Artist Conversations with Carletta Carrington Wilson and Eileen Jimenez (Online)
Join us for a live conversation with artists Carletta Carrington Wilson and Eileen Jimenez as they share personal and relevant stories of migration, identity, and race, centered around their art featured in the group exhibition Breathe. The conversation will be moderated by BIMA Associate Curator, Amy Sawyer. Bring your questions, share your reflections, and erase some of the distance in listening.
Free, registration is required.
About Carletta Carrington Wilson
A visual and literary artist, Carletta Carrington Wilson’s works have been exhibited at CoCA, BIMA, Elisabeth C. Miller Horticultural Library, ArtXchange Gallery, Collins Memorial Library at the University of Puget Sound, North Seattle Community College Art Gallery, The Washington State Convention Center, Gallery 110, Northwest African American Museum, Columbia City Gallery, Seward Park Audubon Center, the Onyx Fine Arts Exhibition, Denver Public Library, Port Angeles Fine Arts Center, King Street Station and Allen Library, University of Washington.
Her work can be found in the collections of the University of Washington Allen Library Book Art Collection, the University of Puget Sound Collins Memorial Library, Book Art and Rare Book Collection, Swarthmore College, McCabe Library, Book Arts & Private Press Collection, the Judith A. Hoffberg Collection of Artists Books at UCLA. She is a member of the Onyx Fine Arts Collective and Puget Sound Book Artists.
About Eileen Jimenez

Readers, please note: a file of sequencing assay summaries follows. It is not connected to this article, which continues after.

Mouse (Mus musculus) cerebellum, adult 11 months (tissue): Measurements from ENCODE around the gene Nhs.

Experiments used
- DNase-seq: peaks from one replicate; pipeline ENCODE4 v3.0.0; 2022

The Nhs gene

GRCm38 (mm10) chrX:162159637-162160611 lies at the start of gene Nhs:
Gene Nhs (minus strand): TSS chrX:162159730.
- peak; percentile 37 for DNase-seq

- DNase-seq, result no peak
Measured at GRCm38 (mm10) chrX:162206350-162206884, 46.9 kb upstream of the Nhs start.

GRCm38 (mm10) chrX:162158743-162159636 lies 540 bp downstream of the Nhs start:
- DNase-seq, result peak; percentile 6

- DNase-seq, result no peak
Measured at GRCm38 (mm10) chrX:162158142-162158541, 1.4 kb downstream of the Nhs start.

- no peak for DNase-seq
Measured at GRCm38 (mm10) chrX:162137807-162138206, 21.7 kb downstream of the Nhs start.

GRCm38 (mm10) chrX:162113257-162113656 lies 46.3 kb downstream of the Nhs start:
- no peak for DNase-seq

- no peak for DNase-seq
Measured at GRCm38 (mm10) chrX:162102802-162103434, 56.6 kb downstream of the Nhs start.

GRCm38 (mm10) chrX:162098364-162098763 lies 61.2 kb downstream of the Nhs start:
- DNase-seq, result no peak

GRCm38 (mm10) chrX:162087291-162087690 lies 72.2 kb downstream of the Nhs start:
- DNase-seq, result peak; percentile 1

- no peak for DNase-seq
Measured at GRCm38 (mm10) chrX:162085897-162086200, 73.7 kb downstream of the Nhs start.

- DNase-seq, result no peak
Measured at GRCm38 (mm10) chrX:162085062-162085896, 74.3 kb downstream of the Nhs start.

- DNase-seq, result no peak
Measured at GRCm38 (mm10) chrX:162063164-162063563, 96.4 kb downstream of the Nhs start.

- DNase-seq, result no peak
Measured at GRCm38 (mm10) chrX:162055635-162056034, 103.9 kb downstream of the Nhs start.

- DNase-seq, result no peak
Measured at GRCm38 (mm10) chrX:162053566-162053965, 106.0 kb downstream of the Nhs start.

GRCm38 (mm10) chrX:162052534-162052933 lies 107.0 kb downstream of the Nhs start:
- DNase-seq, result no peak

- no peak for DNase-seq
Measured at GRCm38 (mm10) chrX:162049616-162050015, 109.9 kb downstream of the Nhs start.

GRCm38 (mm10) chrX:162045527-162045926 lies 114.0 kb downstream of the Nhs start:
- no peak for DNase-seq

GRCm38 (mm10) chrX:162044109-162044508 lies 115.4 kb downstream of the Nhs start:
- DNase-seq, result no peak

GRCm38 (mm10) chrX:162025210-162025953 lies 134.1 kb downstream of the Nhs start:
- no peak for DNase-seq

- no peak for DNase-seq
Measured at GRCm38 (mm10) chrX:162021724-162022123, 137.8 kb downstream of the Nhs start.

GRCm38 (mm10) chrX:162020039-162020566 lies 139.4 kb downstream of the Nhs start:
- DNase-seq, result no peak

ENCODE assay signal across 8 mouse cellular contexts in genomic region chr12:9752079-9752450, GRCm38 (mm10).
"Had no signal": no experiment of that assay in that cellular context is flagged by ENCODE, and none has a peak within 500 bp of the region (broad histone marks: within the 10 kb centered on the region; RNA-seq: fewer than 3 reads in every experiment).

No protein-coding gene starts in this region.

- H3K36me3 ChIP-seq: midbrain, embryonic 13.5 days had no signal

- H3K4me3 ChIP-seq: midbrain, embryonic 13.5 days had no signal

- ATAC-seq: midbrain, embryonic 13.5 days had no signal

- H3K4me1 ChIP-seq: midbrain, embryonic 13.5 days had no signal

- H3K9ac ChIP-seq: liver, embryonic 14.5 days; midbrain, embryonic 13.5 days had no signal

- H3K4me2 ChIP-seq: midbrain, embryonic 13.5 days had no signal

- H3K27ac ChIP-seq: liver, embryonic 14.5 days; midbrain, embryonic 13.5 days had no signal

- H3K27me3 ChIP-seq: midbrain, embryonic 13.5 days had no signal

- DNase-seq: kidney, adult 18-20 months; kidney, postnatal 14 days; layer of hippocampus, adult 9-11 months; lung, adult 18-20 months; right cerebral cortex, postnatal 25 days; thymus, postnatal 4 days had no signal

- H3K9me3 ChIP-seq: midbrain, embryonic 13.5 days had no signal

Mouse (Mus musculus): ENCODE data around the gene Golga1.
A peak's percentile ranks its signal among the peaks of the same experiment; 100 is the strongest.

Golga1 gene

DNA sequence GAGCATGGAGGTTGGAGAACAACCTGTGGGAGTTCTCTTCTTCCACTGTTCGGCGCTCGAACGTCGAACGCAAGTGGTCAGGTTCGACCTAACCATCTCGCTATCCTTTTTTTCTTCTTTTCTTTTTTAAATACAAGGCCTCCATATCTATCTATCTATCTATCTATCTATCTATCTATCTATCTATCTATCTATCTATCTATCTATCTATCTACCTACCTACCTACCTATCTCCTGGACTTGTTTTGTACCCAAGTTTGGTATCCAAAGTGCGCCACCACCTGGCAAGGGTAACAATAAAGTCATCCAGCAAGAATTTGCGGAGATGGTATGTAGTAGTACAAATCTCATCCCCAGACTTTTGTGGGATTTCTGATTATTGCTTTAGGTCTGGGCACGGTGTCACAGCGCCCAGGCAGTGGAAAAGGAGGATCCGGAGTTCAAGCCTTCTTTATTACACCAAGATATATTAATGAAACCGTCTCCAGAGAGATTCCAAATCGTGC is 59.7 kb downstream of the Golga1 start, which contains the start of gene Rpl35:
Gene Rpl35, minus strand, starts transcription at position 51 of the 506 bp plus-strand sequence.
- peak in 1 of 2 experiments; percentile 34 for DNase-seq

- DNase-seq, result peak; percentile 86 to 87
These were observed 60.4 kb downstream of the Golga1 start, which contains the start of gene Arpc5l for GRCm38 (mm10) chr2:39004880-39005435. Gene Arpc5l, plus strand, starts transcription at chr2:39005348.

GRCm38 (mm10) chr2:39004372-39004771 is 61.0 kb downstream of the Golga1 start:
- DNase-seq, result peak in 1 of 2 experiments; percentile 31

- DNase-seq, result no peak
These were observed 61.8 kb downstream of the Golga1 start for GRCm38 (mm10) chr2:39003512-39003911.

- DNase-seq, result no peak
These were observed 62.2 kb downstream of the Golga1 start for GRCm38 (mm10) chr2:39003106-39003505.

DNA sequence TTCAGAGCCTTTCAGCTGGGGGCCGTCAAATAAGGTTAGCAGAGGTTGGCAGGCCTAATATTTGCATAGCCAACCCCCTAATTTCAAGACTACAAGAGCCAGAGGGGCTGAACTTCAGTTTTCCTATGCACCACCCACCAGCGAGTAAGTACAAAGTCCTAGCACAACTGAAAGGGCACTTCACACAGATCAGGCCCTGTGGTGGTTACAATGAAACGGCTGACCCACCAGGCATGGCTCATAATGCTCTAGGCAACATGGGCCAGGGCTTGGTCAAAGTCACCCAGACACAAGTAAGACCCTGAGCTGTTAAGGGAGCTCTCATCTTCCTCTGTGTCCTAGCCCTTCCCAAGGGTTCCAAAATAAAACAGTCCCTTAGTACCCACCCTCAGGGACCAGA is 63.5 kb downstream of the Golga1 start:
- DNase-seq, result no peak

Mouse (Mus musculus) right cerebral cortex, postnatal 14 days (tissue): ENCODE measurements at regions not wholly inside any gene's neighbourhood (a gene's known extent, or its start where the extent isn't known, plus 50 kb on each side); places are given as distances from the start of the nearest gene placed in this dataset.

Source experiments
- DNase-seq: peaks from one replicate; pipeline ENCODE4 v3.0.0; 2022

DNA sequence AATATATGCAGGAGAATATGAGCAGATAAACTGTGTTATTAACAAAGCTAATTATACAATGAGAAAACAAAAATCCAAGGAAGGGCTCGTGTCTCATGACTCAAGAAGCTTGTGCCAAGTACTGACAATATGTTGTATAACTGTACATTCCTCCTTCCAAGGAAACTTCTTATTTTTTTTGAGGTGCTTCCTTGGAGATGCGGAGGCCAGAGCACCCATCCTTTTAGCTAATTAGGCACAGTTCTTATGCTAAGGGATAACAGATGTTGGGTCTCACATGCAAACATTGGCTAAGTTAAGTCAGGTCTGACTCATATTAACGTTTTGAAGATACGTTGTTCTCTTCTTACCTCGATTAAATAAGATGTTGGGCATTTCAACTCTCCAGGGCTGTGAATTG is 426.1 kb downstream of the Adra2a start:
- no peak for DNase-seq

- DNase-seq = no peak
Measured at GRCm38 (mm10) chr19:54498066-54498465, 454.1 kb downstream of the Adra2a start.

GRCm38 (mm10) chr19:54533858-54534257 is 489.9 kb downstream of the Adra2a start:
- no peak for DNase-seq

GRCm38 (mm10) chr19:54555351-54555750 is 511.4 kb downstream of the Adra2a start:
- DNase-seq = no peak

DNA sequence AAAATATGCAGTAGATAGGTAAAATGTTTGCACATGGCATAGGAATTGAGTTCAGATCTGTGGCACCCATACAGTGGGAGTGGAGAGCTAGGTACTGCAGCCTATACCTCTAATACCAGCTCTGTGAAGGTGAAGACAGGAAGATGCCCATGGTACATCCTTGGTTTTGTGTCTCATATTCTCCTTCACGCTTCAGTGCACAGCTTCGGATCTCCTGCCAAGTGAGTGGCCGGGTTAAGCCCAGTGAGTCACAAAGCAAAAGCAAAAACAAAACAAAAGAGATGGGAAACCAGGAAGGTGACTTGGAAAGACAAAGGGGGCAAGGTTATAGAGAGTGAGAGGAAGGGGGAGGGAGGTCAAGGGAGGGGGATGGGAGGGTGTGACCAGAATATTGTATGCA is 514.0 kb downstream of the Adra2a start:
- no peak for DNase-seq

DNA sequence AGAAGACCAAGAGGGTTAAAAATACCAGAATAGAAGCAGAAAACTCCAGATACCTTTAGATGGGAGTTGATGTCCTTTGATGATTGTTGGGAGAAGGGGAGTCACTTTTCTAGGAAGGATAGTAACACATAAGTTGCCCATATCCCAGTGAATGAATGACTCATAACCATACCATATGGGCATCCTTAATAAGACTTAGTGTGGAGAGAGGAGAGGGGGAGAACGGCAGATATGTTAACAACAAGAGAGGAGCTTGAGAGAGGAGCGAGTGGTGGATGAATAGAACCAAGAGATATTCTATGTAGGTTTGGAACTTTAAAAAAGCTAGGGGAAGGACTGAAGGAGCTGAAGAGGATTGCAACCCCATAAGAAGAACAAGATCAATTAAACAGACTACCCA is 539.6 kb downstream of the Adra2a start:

I was born in southern California, but my family is from Michoacán and Mexico City. I am an indigenous queer artist living in occupied Duwamish Territory (Seattle, WA). Even though I grew up in extreme poverty in Anaheim, California, art filled my house. My siblings and I spent the days re-creating the art we admired on TV or in the black and white copies of paintings my mom photocopied from the public library and taped around the house. As I navigated higher education my art saved me when I felt overwhelmed by the pressure of working full time and going to school full time. I always found myself gravitating towards art, making art for friends and family but always reminding myself that my art was not real art, because I did not have formal art training. Throughout the years I have realized that I do not need formal training for the art I create. My soul speaks through my art. In my art you will see the aesthetics of my Mexican and Otomi stories. In my art, you see the visual representation of my soul, and the colors, the culture, the visions and the dreams that live there. My business name, Maese: Art by Eileen Jimenez, is in honor of my mother, Maria Cruz Jimenez, the true maese (teacher/renaissance person) of my life.